A private counterterrorism group formed by the world’s biggest tech companies, including Facebook, Google, and Microsoft, will use lists produced by government intelligence agencies to police content by white supremacists, militias and other extremist groups, according to Reuters.
The database maintained by the Global Internet Forum to Counter Terrorism (GIFCT) has, until recently, focused on videos and images from terrorist groups on a United Nations list, and so has largely consisted of content from Islamist extremist organizations such as ISIS, al Qaeda, and the Taliban.
The group told Reuters that it will now vastly expand the database using lists from Five Eyes—an alliance of government intelligence agencies comprised of Australia, Canada, New Zealand, the United Kingdom, and the United States—to target white supremacists and militias, including groups like the Proud Boys, the Three Percenters, and neo-Nazis.
GIFCT did not immediately respond to a request for more details or for a comment on its cooperation with Five Eyes. According to the report released on its website this month, the group said it would target “Five Eyes designated far-right extremist terrorist organizations.”
The members of GIFCT share “hashes,” unique numerical representations of original pieces of content that have been removed from their services. Other platforms use these to identify the same content on their own sites in order to review or remove it.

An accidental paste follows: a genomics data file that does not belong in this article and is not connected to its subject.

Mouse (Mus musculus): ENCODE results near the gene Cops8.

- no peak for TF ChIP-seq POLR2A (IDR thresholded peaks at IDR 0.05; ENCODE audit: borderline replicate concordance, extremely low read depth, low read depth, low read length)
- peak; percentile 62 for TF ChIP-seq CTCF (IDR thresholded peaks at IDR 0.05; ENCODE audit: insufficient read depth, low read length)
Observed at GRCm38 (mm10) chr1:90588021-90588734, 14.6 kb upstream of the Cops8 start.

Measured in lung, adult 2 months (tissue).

Fourteen companies can access the GIFCT database on removed content, including Reddit, Snapchat-owner Snap, Facebook-owned Instagram, Verizon Media, Microsoft’s LinkedIn, and the file-sharing service Dropbox. The group recently added home-rental giant Airbnb and email marketing company Mailchimp as members.
GIFCT has faced criticism and concerns from some human and digital rights groups over centralized or over-broad censorship.
“This expansion of the GIFCT hash database only intensifies the need for GIFCT to improve the transparency and accountability of these content-blocking resources,” Emma Llanso, director of free expression at the Center for Democracy and Technology, said in a statement. “As the database expands, the risks of mistaken takedown only increase.”
GIFCT’s Executive Director Nicholas Rasmussen said that “over-achievement in this takes you in the direction of violating someone’s rights on the internet to engage in free expression.”